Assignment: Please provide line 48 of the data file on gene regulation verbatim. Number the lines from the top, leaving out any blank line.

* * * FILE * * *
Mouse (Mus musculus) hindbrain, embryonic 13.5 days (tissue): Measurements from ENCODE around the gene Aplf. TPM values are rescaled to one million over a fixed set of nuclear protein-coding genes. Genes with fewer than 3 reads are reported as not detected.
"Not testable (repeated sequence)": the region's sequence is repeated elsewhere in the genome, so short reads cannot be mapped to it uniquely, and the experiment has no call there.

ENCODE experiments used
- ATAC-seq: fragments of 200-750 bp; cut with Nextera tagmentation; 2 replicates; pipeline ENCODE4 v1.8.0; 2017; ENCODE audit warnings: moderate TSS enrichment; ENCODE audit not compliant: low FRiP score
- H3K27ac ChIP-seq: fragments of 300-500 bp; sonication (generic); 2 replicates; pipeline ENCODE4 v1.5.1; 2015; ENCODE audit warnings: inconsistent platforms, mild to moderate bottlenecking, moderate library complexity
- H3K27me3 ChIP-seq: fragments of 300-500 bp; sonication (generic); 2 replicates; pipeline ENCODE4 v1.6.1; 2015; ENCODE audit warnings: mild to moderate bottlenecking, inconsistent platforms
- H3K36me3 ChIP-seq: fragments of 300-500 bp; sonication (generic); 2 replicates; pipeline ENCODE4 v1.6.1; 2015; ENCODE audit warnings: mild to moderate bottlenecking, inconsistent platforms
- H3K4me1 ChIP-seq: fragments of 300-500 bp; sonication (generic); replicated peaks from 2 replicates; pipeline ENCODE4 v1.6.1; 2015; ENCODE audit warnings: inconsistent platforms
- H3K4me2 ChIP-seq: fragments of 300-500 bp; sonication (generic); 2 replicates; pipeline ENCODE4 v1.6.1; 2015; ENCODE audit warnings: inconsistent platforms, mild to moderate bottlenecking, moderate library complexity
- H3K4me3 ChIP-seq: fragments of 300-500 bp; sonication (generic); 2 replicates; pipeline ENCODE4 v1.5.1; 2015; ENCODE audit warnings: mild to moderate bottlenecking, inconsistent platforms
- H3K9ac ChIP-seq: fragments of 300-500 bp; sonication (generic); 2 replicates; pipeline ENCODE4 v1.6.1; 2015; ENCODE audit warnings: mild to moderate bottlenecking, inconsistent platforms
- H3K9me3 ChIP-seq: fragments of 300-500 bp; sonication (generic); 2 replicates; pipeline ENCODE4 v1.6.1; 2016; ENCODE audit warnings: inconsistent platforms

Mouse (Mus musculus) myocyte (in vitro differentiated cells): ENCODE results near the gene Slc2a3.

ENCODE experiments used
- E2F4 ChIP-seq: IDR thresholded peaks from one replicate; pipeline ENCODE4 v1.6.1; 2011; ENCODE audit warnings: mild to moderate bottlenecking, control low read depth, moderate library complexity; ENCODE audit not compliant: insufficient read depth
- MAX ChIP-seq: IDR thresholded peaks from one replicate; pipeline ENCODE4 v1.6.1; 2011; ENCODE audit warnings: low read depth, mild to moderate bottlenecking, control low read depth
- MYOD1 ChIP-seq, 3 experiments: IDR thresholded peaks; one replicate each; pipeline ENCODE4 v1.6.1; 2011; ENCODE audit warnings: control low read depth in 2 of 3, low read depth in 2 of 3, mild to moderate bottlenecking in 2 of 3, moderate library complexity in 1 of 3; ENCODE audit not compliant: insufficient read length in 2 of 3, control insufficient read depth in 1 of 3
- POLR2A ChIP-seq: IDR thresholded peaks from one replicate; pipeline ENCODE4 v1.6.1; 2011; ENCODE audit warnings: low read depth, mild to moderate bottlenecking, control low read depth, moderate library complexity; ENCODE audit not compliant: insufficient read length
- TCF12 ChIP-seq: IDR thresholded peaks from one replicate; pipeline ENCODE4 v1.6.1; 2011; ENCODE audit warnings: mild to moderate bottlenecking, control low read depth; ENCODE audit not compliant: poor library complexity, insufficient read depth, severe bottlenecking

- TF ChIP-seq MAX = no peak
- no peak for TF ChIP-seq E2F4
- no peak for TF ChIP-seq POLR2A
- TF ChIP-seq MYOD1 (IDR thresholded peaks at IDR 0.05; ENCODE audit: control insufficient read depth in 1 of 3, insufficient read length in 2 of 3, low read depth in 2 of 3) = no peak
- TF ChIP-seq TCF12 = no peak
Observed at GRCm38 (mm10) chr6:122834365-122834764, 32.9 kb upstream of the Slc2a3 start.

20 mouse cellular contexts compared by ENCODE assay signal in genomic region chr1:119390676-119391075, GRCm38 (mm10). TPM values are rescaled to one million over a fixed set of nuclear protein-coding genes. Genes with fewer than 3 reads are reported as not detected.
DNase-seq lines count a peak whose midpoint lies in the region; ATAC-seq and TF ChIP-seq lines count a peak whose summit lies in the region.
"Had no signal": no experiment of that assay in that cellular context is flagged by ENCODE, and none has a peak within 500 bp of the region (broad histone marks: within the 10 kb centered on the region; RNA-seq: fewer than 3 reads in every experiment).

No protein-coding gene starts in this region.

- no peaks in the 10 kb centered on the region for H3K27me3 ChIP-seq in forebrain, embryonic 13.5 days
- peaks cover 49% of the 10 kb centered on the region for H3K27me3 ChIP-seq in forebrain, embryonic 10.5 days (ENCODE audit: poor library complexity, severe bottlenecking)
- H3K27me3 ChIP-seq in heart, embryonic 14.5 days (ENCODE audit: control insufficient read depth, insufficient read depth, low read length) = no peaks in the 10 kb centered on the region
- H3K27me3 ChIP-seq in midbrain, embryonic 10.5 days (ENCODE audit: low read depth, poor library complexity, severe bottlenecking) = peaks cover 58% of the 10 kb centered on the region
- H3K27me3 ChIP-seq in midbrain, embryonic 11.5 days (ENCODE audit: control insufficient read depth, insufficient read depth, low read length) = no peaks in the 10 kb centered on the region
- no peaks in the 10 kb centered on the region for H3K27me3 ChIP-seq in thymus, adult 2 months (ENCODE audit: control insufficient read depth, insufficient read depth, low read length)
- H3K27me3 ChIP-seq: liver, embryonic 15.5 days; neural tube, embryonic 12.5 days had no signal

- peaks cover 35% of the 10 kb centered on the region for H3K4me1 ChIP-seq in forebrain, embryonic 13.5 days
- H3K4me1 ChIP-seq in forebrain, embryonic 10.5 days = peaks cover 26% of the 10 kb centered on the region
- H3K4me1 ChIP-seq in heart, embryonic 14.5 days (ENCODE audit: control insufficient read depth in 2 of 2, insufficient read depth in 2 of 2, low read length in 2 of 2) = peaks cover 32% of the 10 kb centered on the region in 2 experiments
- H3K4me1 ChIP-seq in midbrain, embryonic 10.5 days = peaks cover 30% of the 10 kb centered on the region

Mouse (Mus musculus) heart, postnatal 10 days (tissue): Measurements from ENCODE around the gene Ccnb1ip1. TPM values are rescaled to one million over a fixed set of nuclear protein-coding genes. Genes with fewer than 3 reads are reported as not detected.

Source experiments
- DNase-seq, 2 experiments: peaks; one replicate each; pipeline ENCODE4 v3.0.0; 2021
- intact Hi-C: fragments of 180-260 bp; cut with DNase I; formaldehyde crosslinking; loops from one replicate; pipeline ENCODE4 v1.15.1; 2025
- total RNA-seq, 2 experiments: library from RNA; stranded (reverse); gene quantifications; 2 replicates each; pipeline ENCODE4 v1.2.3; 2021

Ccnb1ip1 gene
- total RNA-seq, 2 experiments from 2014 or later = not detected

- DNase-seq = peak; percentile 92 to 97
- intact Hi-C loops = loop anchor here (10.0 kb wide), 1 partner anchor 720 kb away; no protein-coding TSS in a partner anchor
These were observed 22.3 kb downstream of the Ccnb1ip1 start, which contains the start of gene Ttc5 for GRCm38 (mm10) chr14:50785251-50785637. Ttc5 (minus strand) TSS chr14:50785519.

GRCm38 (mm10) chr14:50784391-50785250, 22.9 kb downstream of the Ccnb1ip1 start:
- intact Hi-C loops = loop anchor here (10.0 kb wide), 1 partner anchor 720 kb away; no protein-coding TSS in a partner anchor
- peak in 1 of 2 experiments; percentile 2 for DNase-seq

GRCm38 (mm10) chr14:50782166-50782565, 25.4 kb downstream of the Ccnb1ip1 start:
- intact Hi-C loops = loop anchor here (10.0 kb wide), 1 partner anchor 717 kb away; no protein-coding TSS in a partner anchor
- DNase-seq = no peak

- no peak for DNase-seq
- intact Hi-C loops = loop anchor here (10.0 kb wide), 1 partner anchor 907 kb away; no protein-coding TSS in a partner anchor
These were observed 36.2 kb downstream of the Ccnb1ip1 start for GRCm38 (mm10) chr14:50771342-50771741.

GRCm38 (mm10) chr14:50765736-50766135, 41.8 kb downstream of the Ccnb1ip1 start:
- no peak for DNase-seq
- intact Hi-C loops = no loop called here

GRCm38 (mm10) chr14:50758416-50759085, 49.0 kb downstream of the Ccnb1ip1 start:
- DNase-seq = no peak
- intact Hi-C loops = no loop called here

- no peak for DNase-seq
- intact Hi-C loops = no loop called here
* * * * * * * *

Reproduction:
- DNase-seq = peak; percentile 92 to 97